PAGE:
Tell the truth. What is the truth? Social media is so often used to construct the idealistic online lifestyle. Adolescents in 2016 are having their identity influenced or even are finding it through social media. An identity isn’t something we are born with but is rather a socially constructed attribute. Who we are isn’t only determined by internal factors but also external, this is where social media comes into affect. Social media has become an extension of our identity formation. Part of identity formation is thinking about the type of person we want to be and social media allows for people, especially adolescents, to use this constant flow of information, photographs, videos, celebrities to be a guide for their own social comparison. Ideas and values that teenagers are developing of the world through social media aren’t always necessarily how the real world actually works. Likes don’t actually correlate to the future success of a young person.
Do you have a digital plan for when you die? An idea of what you want to do with your online presence after death? “Nine out of 10 Australians have a social media account of some description, yet the vast majority have not even had a conversation – let alone written anything down – about what should happen to these accounts when they die,” (Brad Hazzard, 2014)
What if you could live on after death? What if, when you died, your social networks took the information you had provided it with, and then integrated it with software which analysed the way you interacted with the medium, and was able to continue your interaction for you?
Currently, Facebook opts to memorialise accounts when people pass away, unless family members request for it to be deleted, but what if we didn’t have to stop at the idea of posting tributes, and tagging our loved ones in the statuses. What if we could just message them, tell them how much we loved and/or missed them and get a response?
Two years ago, I had a friend my age pass away from cancer, and I had sent her messages in the days leading up to this. I had dyed my hair purple as it was her favourite colour, and wanted to show my love and support for her through this difficult time. While I’m sure she did not see the post, it makes me wonder what would have happened if this technology was available. What would she have said? Would it have reflected the girl I knew, and if it did, would she really be dead? And if the AI which responded evolved over time based on conversations, would she still be the same person as when she physically died?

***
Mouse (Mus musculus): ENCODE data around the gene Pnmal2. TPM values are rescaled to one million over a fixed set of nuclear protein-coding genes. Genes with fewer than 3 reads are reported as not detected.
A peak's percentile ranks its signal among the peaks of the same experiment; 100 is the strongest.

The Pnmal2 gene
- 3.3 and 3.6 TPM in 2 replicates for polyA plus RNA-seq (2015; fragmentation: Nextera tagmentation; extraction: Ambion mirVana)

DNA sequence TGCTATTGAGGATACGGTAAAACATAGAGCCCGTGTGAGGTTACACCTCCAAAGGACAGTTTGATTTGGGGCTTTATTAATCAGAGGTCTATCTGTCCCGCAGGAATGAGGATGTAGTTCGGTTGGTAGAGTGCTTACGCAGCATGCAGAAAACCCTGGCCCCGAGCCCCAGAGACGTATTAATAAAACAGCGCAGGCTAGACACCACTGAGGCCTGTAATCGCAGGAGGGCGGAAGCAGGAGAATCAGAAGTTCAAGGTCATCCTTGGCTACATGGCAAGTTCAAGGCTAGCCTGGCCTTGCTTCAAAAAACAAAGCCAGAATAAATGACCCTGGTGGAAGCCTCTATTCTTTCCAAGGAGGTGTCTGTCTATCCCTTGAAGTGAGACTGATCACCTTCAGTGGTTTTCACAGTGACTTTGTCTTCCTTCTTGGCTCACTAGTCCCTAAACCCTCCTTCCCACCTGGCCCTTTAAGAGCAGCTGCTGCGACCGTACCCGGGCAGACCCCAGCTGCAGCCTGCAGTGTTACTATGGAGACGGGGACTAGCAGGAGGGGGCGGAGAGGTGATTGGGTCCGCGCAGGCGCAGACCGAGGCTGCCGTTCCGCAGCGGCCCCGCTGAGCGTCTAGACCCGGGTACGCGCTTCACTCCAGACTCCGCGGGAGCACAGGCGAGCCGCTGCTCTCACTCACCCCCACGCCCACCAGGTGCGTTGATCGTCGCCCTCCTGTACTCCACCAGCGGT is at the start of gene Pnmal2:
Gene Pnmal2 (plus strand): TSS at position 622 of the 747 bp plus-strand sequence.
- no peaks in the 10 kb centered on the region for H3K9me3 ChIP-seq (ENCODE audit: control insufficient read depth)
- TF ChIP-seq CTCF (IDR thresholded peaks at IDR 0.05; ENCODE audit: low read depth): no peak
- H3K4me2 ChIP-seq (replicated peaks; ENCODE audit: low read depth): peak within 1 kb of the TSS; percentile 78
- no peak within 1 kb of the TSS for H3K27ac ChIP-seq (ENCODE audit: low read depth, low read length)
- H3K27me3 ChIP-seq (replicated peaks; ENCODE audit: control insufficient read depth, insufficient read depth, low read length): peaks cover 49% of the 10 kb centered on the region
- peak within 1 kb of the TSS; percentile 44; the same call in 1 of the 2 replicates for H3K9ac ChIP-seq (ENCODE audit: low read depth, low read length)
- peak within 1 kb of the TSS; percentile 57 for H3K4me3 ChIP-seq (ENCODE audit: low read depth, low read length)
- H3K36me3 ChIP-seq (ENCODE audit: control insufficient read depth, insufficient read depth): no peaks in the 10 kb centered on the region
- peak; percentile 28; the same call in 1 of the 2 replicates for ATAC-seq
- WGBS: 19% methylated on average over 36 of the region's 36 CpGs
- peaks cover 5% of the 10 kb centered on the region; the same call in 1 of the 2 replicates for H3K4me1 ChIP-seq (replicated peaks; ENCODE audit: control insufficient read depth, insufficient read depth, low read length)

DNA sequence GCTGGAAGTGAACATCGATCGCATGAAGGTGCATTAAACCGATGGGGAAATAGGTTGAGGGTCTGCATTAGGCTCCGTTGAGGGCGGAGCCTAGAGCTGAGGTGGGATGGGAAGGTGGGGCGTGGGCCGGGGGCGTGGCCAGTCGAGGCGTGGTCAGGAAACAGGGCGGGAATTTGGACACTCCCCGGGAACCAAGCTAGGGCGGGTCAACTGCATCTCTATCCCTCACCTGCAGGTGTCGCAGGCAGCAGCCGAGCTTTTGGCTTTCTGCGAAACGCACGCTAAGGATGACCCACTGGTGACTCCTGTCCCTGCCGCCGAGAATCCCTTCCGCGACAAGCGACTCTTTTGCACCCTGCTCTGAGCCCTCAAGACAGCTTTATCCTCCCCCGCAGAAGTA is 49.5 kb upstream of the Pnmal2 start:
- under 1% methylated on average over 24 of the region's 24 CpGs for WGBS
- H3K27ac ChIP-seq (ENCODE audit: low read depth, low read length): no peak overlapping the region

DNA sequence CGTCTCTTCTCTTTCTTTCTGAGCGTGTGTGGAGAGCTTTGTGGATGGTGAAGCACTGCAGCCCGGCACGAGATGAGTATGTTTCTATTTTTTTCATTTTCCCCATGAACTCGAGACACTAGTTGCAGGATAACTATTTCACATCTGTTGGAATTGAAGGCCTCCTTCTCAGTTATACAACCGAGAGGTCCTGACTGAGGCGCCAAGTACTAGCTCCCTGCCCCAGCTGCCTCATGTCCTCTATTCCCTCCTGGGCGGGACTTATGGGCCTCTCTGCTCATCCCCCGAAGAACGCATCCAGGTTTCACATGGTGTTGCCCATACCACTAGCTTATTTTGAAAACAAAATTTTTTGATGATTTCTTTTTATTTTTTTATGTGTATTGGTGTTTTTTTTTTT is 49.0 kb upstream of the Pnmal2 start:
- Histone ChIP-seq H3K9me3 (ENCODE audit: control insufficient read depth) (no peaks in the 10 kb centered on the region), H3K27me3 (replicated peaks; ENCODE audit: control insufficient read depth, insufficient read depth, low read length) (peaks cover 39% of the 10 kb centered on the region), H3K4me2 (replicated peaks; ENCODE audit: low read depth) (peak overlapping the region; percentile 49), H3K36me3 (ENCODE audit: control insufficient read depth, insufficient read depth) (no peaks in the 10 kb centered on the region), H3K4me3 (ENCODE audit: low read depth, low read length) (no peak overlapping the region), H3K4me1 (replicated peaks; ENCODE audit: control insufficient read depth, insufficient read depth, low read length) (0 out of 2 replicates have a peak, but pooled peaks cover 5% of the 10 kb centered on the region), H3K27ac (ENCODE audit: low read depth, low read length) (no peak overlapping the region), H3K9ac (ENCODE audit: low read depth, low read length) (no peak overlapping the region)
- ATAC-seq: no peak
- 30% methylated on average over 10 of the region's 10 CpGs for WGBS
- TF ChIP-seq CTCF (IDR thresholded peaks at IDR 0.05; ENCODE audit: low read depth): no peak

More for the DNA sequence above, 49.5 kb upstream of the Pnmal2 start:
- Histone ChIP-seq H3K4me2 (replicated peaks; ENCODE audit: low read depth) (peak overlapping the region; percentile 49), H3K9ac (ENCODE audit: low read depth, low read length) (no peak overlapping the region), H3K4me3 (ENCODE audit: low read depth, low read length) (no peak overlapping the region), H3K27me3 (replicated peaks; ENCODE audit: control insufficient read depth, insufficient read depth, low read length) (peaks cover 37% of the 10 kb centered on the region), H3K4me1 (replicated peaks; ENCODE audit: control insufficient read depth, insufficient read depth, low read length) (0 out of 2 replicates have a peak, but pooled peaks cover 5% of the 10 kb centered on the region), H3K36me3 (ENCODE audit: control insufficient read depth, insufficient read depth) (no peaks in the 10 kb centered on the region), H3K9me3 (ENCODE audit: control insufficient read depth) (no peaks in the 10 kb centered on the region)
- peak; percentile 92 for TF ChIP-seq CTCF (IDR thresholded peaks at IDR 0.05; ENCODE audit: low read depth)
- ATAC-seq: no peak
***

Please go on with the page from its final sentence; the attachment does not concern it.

Today I will be talking about branding, with a specific focus on the corporate brand, that is, organisations and their use of brand, and how it the internet as a social network changes the way in which they present themselves.
So let’s jump straight in shall we.
[WHAT IS A BRAND?]
Think about Apple. Now forget everything you know about the product. It doesn’t matter. The brand does. Apple computers, iPods, iPhones — they’re all produced in various factories across South East Asia. These same factories are just as able to make parts for Android or Windows Phones. It doesn’t matter. Apple, with their HQ in California, aren’t about a product. They’re a brand.
Apples branding strategy focuses on the customer and their emotions: the experience of how the apple image makes you feel. “The Apple brand personality is about lifestyle…
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The art of Instagram.
- “EDIT REAL CAPTION: paid for this photo. If you find yourself looking at “Instagram girls” and wishing your life was there’s… Realise you only see what they want. If they tag a company 99% of the time it’s paid. Nothing is wrong with supporting brands you love (for example I proudly would promote Eco sheets or a vegan meal in exchange for money as its business for a purpose to me). BUT this ^^^ this has no purpose. No purpose in a forced smile, tiny clothes and being paid to look pretty. We are a generation told to consume and consume, with no thought of where it all comes from and where it all goes.”